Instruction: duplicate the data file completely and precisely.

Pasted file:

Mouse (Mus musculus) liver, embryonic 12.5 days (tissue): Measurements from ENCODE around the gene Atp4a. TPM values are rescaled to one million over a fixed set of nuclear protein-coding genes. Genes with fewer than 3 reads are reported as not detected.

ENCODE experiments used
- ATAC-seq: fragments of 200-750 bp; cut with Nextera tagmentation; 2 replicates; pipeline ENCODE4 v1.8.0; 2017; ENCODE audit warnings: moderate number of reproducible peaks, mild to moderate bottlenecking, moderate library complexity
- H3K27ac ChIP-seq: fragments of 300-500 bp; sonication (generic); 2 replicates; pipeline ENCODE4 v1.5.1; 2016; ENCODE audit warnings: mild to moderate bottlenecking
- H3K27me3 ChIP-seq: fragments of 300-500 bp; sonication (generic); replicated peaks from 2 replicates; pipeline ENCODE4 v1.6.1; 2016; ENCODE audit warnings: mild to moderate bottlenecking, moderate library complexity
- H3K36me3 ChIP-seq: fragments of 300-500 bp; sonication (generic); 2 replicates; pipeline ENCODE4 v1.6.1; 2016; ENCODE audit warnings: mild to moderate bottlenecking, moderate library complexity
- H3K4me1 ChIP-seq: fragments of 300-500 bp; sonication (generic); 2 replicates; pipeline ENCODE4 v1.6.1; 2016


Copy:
Mouse (Mus musculus) liver, embryonic 12.5 days (tissue): Measurements from ENCODE around the gene Atp4a. TPM values are rescaled to one million over a fixed set of nuclear protein-coding genes. Genes with fewer than 3 reads are reported as not detected.

ENCODE experiments used
- ATAC-seq: fragments of 200-750 bp; cut with Nextera tagmentation; 2 replicates; pipeline ENCODE4 v1.8.0; 2017; ENCODE audit warnings: moderate number of reproducible peaks, mild to moderate bottlenecking, moderate library complexity
- H3K27ac ChIP-seq: fragments of 300-500 bp; sonication (generic); 2 replicates; pipeline ENCODE4 v1.5.1; 2016; ENCODE audit warnings: mild to moderate bottlenecking
- H3K27me3 ChIP-seq: fragments of 300-500 bp; sonication (generic); replicated peaks from 2 replicates; pipeline ENCODE4 v1.6.1; 2016; ENCODE audit warnings: mild to moderate bottlenecking, moderate library complexity
- H3K36me3 ChIP-seq: fragments of 300-500 bp; sonication (generic); 2 replicates; pipeline ENCODE4 v1.6.1; 2016; ENCODE audit warnings: mild to moderate bottlenecking, moderate library complexity
- H3K4me1 ChIP-seq: fragments of 300-500 bp; sonication (generic); 2 replicates; pipeline ENCODE4 v1.6.1; 2016